How to gain financial independence
Financial independence has become more and more difficult to reach. Only around 47% of the people were financially independent in 2018, compared to the 50% in the 80s. Plus, 34% of the millennials still live with their parents or receive support. But certain life-changing habits can help turn your life around and achieve financial independence.
Create a realistic budget
When you’re trying to become financially independent, you may want to start by creating a budget. Here, you should add all of your monthly expenses, from bills to debt and other monthly payments in your household.
A well-calculated budget should have you categorizing your funds in the following way:
- 50% to Needs: Essential bills such as your mortgage, groceries, utilities, and other necessary payments that you need for survival.
- 30% to Wants: Things that are not essential but make life comfortable, such as movie or concert tickets, the occasional dinner out, a new pair of boots, etc.
- 20% to Savings: Extra payments for debt repayment, additions to a retirement or a savings account.
It’s reasonable to adjust your budget based on your income, but if your “Needs” go way past 50%, then you may want to consider cutting down on your “Wants” or find a way to get some additional income.
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Invest your funds
Investing your extra funds every month can help you on your path to reaching financial independence. You may do this by buying shares, but even something as simple as a savings account may be a great method.
Savings accounts pay interest on the funds that you leave in the bank. The longer those funds remain untouched, the more interest you will get. In the coming years, your income will grow significantly, and it will also help improve your credit score.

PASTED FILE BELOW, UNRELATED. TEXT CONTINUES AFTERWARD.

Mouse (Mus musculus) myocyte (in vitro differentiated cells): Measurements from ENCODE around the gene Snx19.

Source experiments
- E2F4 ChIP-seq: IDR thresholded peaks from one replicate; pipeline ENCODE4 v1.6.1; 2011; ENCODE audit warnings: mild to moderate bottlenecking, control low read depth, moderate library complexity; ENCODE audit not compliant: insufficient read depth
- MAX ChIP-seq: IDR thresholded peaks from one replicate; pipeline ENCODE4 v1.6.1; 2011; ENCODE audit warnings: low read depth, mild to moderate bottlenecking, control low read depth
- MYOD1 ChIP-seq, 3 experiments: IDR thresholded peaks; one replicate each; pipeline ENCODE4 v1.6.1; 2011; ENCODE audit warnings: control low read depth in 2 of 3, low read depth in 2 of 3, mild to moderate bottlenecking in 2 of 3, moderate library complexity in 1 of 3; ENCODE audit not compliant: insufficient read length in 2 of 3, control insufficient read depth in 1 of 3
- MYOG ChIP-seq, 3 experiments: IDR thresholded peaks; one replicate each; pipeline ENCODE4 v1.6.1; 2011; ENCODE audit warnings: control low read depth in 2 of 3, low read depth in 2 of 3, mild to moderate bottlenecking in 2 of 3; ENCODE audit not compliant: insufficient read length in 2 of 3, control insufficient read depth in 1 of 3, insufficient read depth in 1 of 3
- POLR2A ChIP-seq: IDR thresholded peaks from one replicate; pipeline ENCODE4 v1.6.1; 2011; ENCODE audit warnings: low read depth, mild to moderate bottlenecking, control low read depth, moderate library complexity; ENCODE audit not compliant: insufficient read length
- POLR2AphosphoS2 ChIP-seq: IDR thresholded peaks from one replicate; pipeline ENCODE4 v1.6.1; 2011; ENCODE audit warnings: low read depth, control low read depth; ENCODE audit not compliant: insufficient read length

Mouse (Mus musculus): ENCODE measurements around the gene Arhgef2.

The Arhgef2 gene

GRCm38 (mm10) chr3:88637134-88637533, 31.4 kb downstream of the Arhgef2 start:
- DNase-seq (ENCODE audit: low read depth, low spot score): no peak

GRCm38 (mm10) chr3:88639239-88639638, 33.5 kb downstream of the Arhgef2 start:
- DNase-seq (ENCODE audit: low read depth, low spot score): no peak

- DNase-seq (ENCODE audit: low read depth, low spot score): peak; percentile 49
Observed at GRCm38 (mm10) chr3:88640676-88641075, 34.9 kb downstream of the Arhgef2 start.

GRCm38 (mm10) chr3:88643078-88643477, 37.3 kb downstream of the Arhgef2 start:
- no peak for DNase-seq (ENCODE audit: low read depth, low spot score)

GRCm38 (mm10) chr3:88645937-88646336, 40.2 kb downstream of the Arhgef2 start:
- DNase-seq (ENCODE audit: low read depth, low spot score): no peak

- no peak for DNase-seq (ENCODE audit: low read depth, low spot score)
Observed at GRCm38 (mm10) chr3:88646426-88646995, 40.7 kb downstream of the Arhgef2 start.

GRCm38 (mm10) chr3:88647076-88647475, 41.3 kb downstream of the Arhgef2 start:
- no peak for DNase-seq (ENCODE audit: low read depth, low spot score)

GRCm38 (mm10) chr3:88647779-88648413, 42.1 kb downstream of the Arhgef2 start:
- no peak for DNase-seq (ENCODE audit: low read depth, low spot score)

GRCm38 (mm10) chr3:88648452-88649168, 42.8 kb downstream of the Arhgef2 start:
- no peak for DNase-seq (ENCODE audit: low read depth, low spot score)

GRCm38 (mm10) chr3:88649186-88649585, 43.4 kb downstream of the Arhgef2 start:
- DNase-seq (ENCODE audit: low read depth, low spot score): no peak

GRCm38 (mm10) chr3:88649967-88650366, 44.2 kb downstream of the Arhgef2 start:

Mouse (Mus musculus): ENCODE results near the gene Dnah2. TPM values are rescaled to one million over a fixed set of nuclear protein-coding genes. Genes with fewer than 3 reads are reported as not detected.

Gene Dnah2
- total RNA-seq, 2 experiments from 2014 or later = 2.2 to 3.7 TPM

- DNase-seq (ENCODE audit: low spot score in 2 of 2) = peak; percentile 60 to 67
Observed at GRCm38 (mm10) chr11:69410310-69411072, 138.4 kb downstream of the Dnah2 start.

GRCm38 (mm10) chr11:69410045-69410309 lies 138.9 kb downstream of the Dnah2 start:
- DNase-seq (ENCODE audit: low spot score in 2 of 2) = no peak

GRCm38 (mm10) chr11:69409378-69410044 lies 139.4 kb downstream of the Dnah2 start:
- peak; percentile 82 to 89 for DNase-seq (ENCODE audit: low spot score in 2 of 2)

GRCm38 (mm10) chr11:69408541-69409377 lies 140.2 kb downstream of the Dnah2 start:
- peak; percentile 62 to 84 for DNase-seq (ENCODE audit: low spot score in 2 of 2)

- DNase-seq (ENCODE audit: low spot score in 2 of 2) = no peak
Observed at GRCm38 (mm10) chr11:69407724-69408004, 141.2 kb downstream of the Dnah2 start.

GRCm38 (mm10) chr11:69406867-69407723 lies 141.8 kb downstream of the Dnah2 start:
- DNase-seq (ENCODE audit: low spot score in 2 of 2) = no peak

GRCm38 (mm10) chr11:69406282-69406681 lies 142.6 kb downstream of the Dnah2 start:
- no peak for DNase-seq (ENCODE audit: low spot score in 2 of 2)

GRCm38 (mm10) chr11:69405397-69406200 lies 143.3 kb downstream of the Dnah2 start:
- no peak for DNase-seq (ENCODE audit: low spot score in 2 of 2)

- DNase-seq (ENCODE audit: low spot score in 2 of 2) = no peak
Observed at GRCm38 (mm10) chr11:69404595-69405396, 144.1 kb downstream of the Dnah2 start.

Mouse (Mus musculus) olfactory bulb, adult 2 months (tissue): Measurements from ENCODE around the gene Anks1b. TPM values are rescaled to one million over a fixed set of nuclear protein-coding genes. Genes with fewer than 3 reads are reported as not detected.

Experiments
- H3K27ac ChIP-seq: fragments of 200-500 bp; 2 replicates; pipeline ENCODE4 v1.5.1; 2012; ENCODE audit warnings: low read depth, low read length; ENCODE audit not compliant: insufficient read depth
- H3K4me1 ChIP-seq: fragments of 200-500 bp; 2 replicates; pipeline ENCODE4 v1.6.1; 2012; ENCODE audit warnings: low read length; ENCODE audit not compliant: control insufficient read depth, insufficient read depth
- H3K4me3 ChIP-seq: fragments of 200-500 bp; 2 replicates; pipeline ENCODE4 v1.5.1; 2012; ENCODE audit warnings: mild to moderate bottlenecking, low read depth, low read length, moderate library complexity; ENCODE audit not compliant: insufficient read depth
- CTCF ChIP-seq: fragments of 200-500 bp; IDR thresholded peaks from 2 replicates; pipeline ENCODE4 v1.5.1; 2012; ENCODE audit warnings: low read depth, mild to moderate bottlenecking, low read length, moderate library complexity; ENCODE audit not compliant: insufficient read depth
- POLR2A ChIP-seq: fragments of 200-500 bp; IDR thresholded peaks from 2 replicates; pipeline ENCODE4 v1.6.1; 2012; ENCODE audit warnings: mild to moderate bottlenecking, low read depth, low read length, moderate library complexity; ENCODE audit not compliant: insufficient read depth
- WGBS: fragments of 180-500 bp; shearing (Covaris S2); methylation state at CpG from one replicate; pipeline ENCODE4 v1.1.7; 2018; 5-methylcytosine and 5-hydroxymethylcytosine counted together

If you plan on getting additional income by investing, then you will need want to do your market research first – and more importantly, start small. For example, if you are interested in stocks, follow the market potential first.
Cut back on unnecessary expenses
Reducing unnecessary expenses can help you reach financial independence, as you will no longer be a victim of the paycheck-to-paycheck scheme. Here is where you can start:
- Cook your meals at home instead of dining out
- Cut the subscriptions that you barely or never use
- Wait for 24 hours before impulsively buying something
- Look for deals and discounts when you need to buy something
When you are working to reduce unnecessary expenses, ask yourself: do I really need this? Even reducing small regular expenses can help you save in the long run.
Pay your debts
Debt is likely the main thing that prevents you from reaching financial independence. The longer you leave your debt unpaid, the more penalties you will have to pay. Even if you pay your debt on time and don’t incur penalties, it will still prevent you from organizing your finances in the way you want.
There is nothing wrong with paying the minimum payment on your debt when you are low on funds. Still, you might want to direct more of it towards your debt when you start getting more additional income. When you get rid of debt, you can call yourself “financially independent.”
Nowadays, people don’t want to negotiate for the things that they buy out of fear of confrontation. They don’t want to look cheap, so if a seller asks for a price, they pay it. Still, by learning how to negotiate properly, you may save here and there.
For instance, let’s say there is a small vendor business from which you continuously buy supplies. Typically, small shops are almost always open for negotiations or loyalty discounts for regular customers. You just need to ask for them.
Gaining financial independence can take years, so you may not want to rush this. Remember, you are not sprinting toward the finish line – rather, you are running a marathon. Invest carefully, spend wisely and know what your goals are.